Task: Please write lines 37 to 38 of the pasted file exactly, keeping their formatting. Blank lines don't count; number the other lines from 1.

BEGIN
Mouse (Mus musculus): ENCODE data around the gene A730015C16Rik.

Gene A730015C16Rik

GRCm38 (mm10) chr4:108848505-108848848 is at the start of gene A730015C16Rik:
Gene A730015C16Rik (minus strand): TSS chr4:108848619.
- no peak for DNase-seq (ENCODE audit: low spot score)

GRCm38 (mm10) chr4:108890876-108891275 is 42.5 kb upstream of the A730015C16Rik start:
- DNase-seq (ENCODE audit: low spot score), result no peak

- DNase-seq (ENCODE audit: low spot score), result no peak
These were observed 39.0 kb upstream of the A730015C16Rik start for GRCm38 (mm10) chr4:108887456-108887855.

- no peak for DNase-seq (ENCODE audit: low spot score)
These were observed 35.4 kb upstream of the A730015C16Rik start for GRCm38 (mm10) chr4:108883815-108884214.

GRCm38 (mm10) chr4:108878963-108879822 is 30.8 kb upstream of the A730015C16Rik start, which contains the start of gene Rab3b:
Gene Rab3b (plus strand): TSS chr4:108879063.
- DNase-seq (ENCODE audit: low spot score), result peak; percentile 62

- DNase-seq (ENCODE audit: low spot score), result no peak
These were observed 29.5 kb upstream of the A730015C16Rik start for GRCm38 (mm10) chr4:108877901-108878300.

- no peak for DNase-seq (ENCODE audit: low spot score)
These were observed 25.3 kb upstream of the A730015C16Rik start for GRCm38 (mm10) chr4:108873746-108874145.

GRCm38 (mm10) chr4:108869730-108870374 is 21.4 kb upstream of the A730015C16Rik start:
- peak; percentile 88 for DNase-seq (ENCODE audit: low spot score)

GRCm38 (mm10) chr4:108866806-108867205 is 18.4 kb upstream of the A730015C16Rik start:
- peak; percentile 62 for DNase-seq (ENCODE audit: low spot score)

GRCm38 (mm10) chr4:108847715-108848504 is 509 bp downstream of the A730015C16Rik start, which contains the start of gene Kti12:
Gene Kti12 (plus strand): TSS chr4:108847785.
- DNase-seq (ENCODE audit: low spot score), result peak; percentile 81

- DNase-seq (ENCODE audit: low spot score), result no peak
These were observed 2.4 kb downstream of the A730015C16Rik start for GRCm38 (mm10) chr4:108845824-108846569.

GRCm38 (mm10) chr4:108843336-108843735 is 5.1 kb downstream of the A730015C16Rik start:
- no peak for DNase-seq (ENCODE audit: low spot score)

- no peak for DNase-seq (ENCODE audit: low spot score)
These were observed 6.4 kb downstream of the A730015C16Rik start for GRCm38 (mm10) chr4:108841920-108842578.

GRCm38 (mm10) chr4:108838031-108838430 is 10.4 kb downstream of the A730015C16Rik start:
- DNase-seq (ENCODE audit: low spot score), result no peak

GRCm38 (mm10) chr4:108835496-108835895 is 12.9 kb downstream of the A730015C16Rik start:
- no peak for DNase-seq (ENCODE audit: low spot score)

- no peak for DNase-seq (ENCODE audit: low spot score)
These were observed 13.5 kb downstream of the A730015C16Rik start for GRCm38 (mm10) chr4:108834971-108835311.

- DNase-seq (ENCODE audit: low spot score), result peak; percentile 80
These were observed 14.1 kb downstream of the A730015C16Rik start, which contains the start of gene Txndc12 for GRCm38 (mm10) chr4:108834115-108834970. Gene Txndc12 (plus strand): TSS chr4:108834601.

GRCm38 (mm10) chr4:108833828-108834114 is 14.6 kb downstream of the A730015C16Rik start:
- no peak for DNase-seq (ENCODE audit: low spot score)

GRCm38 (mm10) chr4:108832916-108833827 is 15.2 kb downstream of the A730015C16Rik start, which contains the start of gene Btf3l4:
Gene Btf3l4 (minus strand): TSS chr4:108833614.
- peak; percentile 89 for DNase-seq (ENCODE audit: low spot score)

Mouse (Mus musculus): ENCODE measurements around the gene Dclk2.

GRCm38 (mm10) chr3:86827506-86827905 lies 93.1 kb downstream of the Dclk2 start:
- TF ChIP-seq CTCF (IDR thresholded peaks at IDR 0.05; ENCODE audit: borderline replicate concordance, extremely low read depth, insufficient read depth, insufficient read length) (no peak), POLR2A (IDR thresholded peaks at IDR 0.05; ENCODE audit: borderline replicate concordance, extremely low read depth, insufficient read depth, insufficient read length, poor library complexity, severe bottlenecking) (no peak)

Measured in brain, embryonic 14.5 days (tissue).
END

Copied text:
These were observed 13.5 kb downstream of the A730015C16Rik start for GRCm38 (mm10) chr4:108834971-108835311.

- DNase-seq (ENCODE audit: low spot score), result peak; percentile 80